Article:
Over his long career, Lee Waisler has worked in both a radically abstract style and explored figuration. His early works from the 1960s were socially and politically charged, dealing with momentous historical events such as the Holocaust, the Vietnam War and the civil rights movement. He then moved into abstraction, incorporating a multiplicity of forms, textures and perspectives. It was after a journey to India in the mid-1990s that his works moved toward figuration. Driven by empathy for the human spirit, he turned to portraiture full-force in 2005.
The work in this exhibition consists of portraits of Nelson Mandala, Aung San Suu Kyi, Albert Einstein, Eleanor Roosovelt and Mahatma Gandhi, cultural and political icons who have defined the modern world. Distilled, linear, almost gestural in nature, these portraits aim to transcend the subjects’ iconic status. “When the work is successful, the viewers can project themselves onto the subject,” says Waisler. “Hopefully that connection—that moment when the viewers identify with the subject—will inspire them to act more humanely toward one and other.”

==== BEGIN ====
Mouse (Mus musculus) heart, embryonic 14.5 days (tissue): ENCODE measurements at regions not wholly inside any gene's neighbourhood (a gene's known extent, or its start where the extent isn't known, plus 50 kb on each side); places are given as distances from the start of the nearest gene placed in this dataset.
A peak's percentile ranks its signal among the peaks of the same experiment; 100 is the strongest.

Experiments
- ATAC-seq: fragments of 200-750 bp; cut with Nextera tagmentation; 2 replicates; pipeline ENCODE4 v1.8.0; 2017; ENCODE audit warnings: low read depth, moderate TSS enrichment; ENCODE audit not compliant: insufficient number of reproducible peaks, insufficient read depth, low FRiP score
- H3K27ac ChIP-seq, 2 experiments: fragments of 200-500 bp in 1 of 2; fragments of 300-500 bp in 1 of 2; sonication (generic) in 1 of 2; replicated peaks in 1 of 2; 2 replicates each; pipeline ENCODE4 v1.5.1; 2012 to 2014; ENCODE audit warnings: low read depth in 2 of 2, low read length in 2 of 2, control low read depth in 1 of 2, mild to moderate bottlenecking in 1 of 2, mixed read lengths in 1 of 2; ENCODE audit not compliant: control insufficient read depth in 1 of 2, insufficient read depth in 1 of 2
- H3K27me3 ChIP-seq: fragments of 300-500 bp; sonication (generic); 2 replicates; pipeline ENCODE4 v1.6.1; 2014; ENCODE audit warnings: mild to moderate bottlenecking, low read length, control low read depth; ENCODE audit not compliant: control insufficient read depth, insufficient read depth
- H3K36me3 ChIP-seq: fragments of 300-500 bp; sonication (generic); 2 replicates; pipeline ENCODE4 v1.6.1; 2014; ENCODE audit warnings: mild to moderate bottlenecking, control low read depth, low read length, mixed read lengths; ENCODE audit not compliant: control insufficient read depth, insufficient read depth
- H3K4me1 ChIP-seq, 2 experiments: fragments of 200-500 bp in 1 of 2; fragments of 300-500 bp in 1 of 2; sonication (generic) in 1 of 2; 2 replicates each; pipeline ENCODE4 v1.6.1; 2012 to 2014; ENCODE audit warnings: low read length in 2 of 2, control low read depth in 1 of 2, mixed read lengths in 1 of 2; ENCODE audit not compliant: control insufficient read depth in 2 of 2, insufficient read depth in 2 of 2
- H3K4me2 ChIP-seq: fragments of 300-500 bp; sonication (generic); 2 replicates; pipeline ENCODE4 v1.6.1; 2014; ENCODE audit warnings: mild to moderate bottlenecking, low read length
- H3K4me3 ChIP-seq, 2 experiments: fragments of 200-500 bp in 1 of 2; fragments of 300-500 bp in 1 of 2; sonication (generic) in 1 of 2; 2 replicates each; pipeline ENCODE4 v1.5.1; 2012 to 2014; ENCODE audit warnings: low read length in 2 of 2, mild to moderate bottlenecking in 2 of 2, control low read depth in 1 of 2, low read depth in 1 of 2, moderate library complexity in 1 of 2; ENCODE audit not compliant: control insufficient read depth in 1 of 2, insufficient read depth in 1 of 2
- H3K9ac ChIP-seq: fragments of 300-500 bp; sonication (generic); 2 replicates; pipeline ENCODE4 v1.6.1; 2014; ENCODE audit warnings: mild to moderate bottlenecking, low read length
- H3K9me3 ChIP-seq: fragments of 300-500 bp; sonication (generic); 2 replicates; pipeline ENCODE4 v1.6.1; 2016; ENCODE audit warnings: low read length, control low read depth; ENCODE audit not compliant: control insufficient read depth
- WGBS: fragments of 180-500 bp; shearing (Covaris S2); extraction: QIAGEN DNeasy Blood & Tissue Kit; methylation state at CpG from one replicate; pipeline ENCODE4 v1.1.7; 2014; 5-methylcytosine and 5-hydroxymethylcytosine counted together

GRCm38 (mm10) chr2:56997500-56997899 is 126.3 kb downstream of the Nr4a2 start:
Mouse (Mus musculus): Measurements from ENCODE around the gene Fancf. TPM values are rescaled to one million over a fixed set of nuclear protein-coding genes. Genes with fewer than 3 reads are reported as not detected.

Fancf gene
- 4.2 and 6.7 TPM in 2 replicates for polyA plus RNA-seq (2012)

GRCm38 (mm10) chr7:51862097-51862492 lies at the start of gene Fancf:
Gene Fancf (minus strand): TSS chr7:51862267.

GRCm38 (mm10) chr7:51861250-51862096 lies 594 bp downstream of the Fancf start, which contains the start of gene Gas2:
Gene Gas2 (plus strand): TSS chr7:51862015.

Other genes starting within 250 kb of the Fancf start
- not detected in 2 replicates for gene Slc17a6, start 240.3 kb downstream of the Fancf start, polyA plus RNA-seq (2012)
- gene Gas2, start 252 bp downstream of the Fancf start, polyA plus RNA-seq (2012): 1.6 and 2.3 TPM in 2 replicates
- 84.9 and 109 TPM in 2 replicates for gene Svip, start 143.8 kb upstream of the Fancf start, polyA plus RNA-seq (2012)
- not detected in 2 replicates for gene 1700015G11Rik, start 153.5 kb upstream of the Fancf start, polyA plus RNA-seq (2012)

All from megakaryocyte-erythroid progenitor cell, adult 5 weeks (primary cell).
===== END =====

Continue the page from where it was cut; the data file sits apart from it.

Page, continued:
Lee Waisler’s work is included in The Metropolitan Museum of Art, New York; the Victoria and Albert Museum, London; the Tel Aviv Museum of Art; the Brooklyn Museum; the Smithsonian Institution, Washington, D.C.; Bibliothèque nationale de France, Paris; the National Gallery of Modern Art, New Delhi; and the Indian Museum, Kolkata.
Born in Los Angeles, 1938 | Lives and works in Los Angeles
Five in the World, 2014, acrylic and wood on canvas, 6 x 15 feet/1.8 x 4.6 meters